“There are some people who are genuinely concerned about the protection of their statues and monuments but many people are coming for a fight and they are talking openly about it on their social media accounts,” he told the programme.
A Black Lives Matter demonstration took place in central London on Friday evening with leaders of the march urging those in attendance to keep the demonstration “peaceful” and not to join any anti-racism rallies planned for the weekend.
Mayor of London Sadiq Khan urged people to stay away from central London on Saturday, saying there was a risk of violence and disorder from extreme far-right groups planning to travel to the capital.
He told BBC Radio 4’s Today programme it was also “almost impossible to keep social distance” at large protests and there was evidence from around the world that people who had attended demonstrations had caught Covid-19.
Home Secretary Priti Patel echoed that call, saying gathering in large numbers was illegal and “doing so puts everyone’s lives at risk”.
‘Absurd and shameful’
Earlier, a statue of war-time leader Winston Churchill in Parliament Square was boarded up to protect it from potential damage.
The move was branded “absurd and shameful” by Prime Minister Boris Johnson.
Mr Johnson said the former prime minister had expressed opinions which were “unacceptable to us today” but remained a hero for saving the country from “fascist and racist tyranny”.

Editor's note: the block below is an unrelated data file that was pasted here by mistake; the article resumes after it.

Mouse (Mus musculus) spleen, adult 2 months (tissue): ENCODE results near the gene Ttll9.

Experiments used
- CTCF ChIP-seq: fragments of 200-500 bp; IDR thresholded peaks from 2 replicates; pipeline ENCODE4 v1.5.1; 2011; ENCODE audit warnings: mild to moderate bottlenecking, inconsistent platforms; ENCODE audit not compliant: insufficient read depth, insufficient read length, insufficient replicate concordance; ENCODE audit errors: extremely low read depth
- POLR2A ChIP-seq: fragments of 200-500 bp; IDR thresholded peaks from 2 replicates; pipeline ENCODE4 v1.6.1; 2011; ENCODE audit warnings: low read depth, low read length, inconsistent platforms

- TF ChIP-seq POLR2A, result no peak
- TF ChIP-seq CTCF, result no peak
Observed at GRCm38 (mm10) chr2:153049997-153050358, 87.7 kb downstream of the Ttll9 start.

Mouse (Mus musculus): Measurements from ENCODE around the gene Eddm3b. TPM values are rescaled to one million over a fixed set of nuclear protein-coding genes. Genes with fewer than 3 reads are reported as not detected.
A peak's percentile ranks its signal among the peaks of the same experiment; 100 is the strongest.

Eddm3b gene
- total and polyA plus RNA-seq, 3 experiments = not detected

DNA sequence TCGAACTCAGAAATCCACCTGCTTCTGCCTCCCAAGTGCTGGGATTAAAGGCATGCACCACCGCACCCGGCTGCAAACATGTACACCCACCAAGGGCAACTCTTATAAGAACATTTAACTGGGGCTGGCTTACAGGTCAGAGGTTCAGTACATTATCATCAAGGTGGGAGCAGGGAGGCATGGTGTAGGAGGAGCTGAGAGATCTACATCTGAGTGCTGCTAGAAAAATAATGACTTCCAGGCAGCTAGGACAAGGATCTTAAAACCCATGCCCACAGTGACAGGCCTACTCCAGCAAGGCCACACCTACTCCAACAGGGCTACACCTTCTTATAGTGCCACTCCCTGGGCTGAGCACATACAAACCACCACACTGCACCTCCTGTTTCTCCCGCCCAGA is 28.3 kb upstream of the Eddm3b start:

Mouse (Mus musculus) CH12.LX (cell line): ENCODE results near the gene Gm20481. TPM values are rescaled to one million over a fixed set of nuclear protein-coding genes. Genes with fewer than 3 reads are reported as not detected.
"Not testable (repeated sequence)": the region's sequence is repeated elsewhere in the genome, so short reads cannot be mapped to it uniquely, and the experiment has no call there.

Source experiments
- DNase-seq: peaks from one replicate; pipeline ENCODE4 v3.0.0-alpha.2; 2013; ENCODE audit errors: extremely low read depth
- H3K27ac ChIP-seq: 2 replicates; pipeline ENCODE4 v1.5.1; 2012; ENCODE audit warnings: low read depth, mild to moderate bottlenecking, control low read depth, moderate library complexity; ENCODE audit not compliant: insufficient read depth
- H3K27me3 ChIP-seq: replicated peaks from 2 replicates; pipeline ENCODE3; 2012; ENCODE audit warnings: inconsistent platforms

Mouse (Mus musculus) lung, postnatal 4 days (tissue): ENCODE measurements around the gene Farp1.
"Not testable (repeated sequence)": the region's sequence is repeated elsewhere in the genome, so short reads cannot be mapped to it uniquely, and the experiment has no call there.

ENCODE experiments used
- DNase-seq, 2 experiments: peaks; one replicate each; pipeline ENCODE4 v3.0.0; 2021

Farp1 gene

Protesters daubed “was a racist” on Churchill’s statue last weekend.
In a series of tweets, Mr Johnson urged people to “stay away” from demonstrations amid the coronavirus pandemic.
“We cannot try to edit or censor our past,” he wrote of moves to remove tributes to historical figures. “We cannot pretend to have a different history.”
Other monuments have been removed ahead of separate protests planned over the weekend, while the Cenotaph war memorial, in Whitehall, has also been covered.
In Poole, Dorset, a statue of Scouts movement founder Robert Baden-Powell is to be cladded instead of removed.
Mr Khan said other “key statues”, including one of Nelson Mandela, would be protected, saying there was a risk statues could become a “flashpoint for violence”.
He told the BBC he thought the focus on statues was “a huge distraction”, adding that it was more important to tackle structural inequalities and racism in society.
It comes after the statue of slave trader Edward Colston was thrown into the harbour in Bristol during a Black Lives Matter protest on Sunday.
Demonstrations have been taking place across the world following the death in police custody of George Floyd in Minneapolis last month.
Mr Johnson said that, while he understood “legitimate feelings of outrage” at Mr Floyd’s death, the “only responsible course of action” was to “stay away from these protests”.
The prime minister said the demonstrations had been “hijacked by extremists intent on violence”.
He added that whatever people’s feelings about the cause they should not support a demonstration which “in all probability” would “end in deliberate and calculated violence”.
Book Auctions: A Guide to Winning
David Baazov donates to charities, spent decades in the business world
How to Make a Big Impact in Home with Small Canvas Prints